The Art of Slow Travel

I wanted to go places. I saw to my bucket list then: Rome, Florence and Venice, Madrid and Barcelona, and London. I must have visited the Duomo. I have a hazy picture of pigeons atop my head.  Perhaps I was in Florence.  There’s a snapshot of the Arno river and I imagine I saw David. But that holiday was a flurry of sites and scenes.  And the only vivid memory I have is running after a train, the stuffed Samsonite with a busted zipper on my back.

And then I learned how to take a trip down memory lane. It isn’t that iconic spot. It isn’t the must-see, the X you marked on your guidebook. Those, you accomplish for pictures that end up on the pianoforte.  It’s not even the towers and gargoyles, or the river running through it. Your moment there would often be swift, as you follow the crowd to the next must-do. And if not for the snapshot, you won’t even remember being there.

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Instead, you will remember people. Look back on your night out with the locals, as they shucked and hurled oyster shells to the floor. And recall that for breakfast, your friends mopped the bread with olive oil and a slice of tomato, and then sprinkled it with rock salt. You will remember feelings. Summon pain and discomfort, the uncertainty of being lost. When you entered the side street so you’re neither on your marked trail nor will you ever find Shakespeare and Co. But that you were wet and cold, and that this was the square where you first saw a musician begging for coins. How you scalded yourself in the shower because the dials said C for hot. Or how the peppers metamorphosed to a sweet cream as it hit your tongue. And you will remember life stories. Think of the harsh life of the Fjord that made for stunning sceneries but left you shivering and reeking of fish.

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And so began my art of slow travelling. I would search out sleepy hamlets or villages with narrow streets. I stayed put, opting for two places (instead of 5) for two weeks, settling on an easy romance instead of a whirlwind affair. Stayed in B&Bs, cottages and working farms, so I could linger with the hosts for breakfast, and then toast with them at night.  Sketched out routes but took to beguiling side streets, or wandered aimlessly. Sat on benches or dallied in squares, returned smiles or chatted with strangers. I’d try to catch people on their way to work, ogling the men with their hats, who gulped Prosecco and aperol in place of coffee. And I’d go on a hunt for little restaurants where the husband cooks while his wife and children serve you large platters of what wasn’t in the menu but in the garden. And then I’d explore the village market, squares with old ladies and their shopping trolleys, listen to them banter about le pâté and les paupiettes, while I’m gaping at the half-alive bird hanging by its blue feet. I’d make my way around town by foot, or journey to little known places in buses and trains like the locals do. There, I would glimpse the everyday life of a stranger. And sometimes, I would do nothing at all.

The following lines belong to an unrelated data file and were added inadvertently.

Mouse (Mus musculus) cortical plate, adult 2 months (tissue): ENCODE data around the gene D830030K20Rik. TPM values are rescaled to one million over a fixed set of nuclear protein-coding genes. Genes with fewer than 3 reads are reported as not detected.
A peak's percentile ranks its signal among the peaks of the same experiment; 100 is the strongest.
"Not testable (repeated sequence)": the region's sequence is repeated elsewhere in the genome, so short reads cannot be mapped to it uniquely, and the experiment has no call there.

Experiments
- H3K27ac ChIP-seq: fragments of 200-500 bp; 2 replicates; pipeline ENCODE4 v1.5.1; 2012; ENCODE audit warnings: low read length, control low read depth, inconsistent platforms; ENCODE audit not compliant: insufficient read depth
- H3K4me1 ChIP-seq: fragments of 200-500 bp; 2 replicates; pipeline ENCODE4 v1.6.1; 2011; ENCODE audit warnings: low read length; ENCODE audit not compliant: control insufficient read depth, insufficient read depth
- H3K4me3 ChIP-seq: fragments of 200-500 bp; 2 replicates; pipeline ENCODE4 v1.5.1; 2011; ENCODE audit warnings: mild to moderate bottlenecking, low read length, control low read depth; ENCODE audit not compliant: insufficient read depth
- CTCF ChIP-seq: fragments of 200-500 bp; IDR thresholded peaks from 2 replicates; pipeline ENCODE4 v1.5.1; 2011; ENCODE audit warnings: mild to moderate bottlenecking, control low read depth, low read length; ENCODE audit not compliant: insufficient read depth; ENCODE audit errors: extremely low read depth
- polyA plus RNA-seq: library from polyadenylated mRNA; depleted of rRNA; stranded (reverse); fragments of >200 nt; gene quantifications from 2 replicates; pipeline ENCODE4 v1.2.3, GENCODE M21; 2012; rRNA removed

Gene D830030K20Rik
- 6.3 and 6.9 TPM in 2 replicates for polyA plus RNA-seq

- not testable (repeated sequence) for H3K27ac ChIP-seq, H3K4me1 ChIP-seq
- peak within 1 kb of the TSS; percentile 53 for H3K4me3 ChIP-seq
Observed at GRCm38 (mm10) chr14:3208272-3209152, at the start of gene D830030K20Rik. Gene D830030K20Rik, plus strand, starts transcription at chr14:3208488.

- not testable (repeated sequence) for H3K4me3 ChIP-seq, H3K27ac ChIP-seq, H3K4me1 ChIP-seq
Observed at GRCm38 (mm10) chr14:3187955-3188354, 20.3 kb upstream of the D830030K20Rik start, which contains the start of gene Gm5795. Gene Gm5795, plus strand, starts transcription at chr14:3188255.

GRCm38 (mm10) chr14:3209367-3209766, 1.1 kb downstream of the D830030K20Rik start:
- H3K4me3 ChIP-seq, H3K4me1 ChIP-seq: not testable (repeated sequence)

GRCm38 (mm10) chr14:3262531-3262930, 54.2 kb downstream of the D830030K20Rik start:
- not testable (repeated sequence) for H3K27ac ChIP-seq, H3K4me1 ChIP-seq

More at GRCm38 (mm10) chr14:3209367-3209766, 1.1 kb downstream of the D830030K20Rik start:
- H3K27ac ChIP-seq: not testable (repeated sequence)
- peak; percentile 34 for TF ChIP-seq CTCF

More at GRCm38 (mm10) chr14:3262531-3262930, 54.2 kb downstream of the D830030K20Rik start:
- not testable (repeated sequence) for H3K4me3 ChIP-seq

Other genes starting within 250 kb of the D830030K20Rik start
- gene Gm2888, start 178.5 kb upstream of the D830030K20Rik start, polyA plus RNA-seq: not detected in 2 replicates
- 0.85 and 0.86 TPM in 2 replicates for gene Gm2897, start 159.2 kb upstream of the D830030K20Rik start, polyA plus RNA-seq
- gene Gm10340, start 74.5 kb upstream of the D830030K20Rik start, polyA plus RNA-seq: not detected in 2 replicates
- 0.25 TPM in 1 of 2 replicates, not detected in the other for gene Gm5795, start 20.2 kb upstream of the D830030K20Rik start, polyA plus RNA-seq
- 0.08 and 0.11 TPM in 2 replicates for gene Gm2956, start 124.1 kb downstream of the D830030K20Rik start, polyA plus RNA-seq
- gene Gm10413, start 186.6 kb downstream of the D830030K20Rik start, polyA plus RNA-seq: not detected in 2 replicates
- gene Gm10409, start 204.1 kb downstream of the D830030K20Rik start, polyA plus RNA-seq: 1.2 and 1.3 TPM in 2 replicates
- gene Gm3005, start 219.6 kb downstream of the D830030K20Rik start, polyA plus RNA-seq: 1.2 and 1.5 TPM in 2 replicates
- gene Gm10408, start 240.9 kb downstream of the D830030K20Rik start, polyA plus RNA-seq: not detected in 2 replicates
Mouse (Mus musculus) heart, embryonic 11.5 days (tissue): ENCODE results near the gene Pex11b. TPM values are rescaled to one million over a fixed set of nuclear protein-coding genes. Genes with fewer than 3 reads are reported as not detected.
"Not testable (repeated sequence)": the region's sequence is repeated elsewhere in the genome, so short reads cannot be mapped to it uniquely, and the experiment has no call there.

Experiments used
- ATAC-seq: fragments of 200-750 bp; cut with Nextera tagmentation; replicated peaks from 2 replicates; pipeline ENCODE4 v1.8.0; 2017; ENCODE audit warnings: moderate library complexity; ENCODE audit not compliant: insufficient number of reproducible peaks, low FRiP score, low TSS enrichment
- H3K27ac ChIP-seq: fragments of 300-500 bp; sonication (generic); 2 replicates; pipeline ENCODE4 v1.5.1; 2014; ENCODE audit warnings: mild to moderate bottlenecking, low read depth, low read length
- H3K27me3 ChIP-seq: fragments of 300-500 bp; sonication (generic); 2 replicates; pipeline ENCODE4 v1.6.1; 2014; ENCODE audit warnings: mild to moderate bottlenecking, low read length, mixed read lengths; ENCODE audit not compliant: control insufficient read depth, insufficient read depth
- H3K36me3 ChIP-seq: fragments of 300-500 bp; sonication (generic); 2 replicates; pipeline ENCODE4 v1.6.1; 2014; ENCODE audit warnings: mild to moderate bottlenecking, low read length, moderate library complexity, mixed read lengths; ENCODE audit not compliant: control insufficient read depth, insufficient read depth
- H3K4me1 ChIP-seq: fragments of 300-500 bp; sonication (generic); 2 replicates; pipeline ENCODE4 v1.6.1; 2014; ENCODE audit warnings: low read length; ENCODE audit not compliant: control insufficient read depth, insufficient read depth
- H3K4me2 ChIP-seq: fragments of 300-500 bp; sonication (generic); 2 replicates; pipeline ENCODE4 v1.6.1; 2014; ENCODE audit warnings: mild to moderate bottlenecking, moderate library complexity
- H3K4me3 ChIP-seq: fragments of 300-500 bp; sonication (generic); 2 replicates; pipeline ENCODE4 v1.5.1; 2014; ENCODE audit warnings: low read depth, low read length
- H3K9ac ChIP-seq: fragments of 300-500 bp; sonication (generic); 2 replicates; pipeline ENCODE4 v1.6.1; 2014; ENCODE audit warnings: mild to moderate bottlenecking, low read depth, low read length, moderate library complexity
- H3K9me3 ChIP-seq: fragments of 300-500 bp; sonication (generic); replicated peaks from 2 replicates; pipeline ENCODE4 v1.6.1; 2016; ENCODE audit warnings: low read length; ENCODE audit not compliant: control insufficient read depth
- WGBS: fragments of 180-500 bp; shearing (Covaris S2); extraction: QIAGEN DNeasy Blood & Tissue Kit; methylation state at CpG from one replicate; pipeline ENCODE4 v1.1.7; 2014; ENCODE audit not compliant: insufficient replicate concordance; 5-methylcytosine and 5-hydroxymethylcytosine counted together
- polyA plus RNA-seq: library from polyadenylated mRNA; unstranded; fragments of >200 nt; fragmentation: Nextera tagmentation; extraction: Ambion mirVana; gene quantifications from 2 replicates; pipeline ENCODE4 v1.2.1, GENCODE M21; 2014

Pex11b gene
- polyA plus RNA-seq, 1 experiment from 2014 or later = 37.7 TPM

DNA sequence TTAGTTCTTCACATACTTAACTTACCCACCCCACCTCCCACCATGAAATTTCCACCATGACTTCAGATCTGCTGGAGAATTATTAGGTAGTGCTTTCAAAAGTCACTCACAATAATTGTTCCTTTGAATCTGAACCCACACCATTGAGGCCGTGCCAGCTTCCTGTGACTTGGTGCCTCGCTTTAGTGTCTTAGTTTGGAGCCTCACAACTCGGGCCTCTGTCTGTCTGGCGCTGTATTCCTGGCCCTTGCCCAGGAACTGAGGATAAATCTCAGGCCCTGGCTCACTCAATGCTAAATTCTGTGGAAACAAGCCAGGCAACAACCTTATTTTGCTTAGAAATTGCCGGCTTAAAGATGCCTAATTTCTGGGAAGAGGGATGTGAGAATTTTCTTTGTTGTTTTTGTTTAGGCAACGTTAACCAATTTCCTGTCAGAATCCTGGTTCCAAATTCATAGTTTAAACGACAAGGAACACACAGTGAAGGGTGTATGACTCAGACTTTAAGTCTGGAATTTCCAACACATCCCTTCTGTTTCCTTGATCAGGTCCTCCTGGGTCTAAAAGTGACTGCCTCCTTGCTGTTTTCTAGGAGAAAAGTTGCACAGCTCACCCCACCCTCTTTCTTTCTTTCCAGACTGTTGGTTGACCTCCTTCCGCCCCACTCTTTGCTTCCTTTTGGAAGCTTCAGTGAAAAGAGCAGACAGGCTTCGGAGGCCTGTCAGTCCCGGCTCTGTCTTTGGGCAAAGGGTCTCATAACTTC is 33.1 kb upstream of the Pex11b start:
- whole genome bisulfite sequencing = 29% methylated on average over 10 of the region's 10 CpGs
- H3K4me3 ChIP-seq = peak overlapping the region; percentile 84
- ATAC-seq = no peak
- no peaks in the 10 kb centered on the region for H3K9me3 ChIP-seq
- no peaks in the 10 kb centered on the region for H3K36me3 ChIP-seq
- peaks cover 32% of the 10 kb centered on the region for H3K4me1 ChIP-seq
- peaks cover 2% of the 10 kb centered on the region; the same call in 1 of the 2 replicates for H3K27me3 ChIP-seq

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And as I stopped looking at my maps and must-lists, I reshaped my relationship to a place and to time. It pays not to follow the way of the crowd.  What you lose in photographs of hyped-up destinations and tick-off lists, you earn in real time.  Because now I have a sense of a place by its village square.  I know what they have for breakfast and what they do after lunch. Why they decorate the rooftops with storks and nests, or why the yearly Mistral determines the shape of windows. The way they haggle over truffles like gold. How they have put an end to dairy farming after 100 years, desperate for a vacation just like I do. How cuckoo clocks were born out of bored farmers in wintertime.  Why the Italian fancies a Filipina wife and if I could please find him someone to love?  There’s quite just one language for humanity. Everywhere, people will marvel at the different life you have. Everywhere, there’s a story to tell, and a story to hear.

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You don’t have to empty your bucket list or see those 100 places before you die. There is time, when it is spent slowly. Find a place, know it well.  Map it out, get lost too. Delight in the familiar, get a kick out of the unexpected.  Make plans, disobey them. And then earn the true stories, the goodness of people, the soul of a place: and take it home with you. You will see how time stands still. And you can keep walking.

“A dominant impulse on encountering beauty is to wish to hold on to it, to possess it and give it weight in one’s life. There is an urge to say, ‘I was here, I saw this and it mattered to me.” Alain de Botton, The Art of Travel

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